Maria's Front Room

Ferndale
There probably aren't many people in Metro Detroit who would try to claim that Maria's Front Room was a great restaurant (it wasn't), but it was a reliable one. Open for 25 years in Downtown Ferndale (for point of reference, not a whole lot else was going on in Downtown Ferndale 25 years ago, except maybe Como's and Danny's Irish Pub), Maria's was an Eyetalian-American kind of joint, good for a hearty bowl of okay pasta and a glass of wine served in those stubby-stemmed banquet-sized wine glasses (no long-stemmed Riedel Chianti glasses at this checkered tablecloth place). It was homey and comforting, always there for you when you needed it, and maintained much of its original charm even when new owners took over in 2008. And now it's gone. We pour out a bottle of cheap Chianti in your honor, Maria's.

Ye Olde Butcher Shoppe

Midtown
Let's just be real about something: Ye Olde Butcher Shoppe was just as over-ambitious and overpriced as the ill-fated gourmet grocer that preceded it, Zacarro's Market, and it also lacked the diversity of product and competitive price points needed to hold its own against the numbers-crushing Whole Foods. So, it closed. The end. 

R&R Saloon

Southwest Detroit
The longtime home of somewhat on-again, off-again monthly LGBTQ disco dance night Macho City and Detroit's original leather daddy bar, the R&R Saloon, bid a fond farewell this year after 37 years in business. So maybe leather daddy bars aren't exactly everyone's "thing", but there's no denying that in the early days of Movement (post-DEMF and that little two-year blip of WTF), places like the R&R and the Detroit Eagle (also RIP) – seedy gay bars on the outskirts of everything – threw some of the very best after-hours after parties. At least we still have The Works (and Macho City is back to being a monthly event, now at Menjo's).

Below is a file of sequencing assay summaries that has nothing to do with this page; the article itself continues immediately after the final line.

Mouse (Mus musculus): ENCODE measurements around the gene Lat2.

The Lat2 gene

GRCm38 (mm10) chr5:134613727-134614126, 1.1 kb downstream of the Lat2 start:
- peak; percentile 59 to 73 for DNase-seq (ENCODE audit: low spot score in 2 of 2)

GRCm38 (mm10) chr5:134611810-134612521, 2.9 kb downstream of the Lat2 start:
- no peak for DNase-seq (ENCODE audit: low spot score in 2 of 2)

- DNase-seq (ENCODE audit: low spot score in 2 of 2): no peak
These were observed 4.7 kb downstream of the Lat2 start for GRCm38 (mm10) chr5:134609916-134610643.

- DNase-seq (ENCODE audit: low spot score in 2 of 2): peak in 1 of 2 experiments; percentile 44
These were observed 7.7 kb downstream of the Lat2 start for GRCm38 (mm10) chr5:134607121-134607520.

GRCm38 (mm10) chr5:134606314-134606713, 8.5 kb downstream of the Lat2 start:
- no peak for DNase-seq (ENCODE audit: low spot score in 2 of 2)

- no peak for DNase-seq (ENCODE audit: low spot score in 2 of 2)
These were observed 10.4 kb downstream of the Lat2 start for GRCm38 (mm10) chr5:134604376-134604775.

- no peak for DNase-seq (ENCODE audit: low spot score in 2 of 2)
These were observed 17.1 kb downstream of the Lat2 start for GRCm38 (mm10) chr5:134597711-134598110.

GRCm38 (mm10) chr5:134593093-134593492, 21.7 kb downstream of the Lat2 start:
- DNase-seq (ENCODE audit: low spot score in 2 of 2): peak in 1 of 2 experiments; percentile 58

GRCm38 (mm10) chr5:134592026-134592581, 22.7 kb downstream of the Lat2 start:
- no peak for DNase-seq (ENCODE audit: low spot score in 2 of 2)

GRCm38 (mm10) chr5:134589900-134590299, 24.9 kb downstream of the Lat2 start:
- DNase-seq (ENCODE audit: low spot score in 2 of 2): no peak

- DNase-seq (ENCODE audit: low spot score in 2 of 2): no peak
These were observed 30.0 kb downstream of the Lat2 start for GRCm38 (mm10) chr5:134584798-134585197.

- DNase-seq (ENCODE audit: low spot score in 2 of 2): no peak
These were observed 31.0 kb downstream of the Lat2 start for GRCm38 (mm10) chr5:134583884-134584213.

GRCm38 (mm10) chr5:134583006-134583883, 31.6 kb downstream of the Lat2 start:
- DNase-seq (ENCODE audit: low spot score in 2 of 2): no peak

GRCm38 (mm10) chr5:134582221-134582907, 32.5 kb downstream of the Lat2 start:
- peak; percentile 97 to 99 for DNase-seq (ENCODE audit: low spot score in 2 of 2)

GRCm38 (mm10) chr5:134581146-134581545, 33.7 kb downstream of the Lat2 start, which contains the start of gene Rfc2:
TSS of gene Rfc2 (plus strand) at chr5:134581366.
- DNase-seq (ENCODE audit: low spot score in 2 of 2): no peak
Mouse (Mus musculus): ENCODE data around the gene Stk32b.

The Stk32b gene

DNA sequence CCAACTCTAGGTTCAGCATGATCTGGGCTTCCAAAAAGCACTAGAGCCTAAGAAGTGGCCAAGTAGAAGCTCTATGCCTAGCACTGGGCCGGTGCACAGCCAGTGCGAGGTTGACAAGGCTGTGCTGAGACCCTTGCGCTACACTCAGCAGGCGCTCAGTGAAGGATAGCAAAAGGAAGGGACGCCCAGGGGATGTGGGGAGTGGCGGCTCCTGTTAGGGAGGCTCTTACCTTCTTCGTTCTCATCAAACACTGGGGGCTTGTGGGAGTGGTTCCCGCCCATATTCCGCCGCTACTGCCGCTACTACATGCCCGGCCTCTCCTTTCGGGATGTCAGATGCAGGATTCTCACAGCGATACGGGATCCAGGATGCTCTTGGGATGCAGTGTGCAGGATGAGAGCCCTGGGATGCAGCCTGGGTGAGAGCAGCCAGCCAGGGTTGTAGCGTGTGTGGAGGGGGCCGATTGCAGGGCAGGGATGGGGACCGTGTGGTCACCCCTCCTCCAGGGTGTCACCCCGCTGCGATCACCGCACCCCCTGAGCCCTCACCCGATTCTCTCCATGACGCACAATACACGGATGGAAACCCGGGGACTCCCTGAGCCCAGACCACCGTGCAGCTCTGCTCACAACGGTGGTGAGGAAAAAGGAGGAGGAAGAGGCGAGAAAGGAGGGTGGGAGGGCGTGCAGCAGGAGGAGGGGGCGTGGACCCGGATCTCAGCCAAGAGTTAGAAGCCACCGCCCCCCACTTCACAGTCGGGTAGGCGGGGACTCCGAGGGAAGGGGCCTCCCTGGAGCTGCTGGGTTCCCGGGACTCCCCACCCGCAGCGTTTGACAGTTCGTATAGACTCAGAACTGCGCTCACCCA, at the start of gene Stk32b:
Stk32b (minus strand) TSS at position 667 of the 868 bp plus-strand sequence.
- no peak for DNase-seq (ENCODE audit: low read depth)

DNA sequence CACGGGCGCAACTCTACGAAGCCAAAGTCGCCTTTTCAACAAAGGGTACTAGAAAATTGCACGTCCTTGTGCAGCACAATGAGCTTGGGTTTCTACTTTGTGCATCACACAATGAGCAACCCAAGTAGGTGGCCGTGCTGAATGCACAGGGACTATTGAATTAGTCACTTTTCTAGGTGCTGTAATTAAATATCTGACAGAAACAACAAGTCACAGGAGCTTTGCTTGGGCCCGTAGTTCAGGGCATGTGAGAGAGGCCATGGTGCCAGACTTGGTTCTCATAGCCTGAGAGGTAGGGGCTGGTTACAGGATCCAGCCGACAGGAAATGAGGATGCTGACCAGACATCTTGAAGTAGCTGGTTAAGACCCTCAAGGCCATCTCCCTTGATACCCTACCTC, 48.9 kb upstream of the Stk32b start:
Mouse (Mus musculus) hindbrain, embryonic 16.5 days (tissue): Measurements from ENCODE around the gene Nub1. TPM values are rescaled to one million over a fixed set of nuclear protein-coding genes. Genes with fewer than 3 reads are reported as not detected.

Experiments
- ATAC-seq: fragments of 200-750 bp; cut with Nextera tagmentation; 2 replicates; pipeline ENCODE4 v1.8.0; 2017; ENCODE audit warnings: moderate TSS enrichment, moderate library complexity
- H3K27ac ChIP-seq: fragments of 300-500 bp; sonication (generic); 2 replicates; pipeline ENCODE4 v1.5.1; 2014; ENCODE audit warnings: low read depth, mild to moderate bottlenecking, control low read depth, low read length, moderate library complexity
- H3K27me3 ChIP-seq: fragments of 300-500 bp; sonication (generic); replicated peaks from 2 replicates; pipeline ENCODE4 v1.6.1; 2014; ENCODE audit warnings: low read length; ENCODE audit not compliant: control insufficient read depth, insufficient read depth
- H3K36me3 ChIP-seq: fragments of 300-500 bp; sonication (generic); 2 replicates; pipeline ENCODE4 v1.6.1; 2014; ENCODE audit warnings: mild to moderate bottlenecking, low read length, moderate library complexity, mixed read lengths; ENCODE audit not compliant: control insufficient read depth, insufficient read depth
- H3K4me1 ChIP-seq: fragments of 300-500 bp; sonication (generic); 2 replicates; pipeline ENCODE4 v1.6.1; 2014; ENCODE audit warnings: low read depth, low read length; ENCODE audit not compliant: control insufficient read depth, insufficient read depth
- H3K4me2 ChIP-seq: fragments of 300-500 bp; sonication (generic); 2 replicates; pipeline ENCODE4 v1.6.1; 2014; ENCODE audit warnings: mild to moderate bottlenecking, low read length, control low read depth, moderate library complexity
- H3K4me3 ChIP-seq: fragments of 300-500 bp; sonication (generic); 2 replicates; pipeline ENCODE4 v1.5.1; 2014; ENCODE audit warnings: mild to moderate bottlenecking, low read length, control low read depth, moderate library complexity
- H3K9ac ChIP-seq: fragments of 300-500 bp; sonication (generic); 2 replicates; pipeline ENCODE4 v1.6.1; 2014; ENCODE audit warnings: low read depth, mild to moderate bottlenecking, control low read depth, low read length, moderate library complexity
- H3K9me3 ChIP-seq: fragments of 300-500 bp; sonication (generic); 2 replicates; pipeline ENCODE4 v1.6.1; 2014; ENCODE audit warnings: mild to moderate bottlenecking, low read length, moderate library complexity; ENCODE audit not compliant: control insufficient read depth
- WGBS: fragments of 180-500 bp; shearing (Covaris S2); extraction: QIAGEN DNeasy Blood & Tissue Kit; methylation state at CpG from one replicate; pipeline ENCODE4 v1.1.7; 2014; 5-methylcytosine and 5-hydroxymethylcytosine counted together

Hippo's Bar

Hamtramck
After a transformer fire burned the bar beyond repair, it was closed for good in April (after over 30 years in business). It was a sad goodbye indeed. Hamtramck might not be wanting for lack of dive bars, but there is an equal place in the hearts of every Hamtramckian for each and every one of them, and Hippo's has left a hippo-sized hole in its absence.
 

Kiernan's Steak House and Silky's Martinis & Music

Dearborn
This longtime Dearborn destination for food and fun closed its doors after business had been steadily slipping over the last decade. Kiernan's was an unapologetically old-school steakhouse, had been open since 1965, and once brought in a steady crowd of lunching businessmen from the nearby Ford Motor Company World Headquarters, while the adjoining Martini bar brought in the younger party-people crowd at night with DJs and live music. Downtown-West Dearborn isn't exactly known as a nightlife hotspot as it is, and the closure of these sister properties deals it yet another blow. Luckily, Detroit isn't too far of a drive, and its bar scene is blowing up.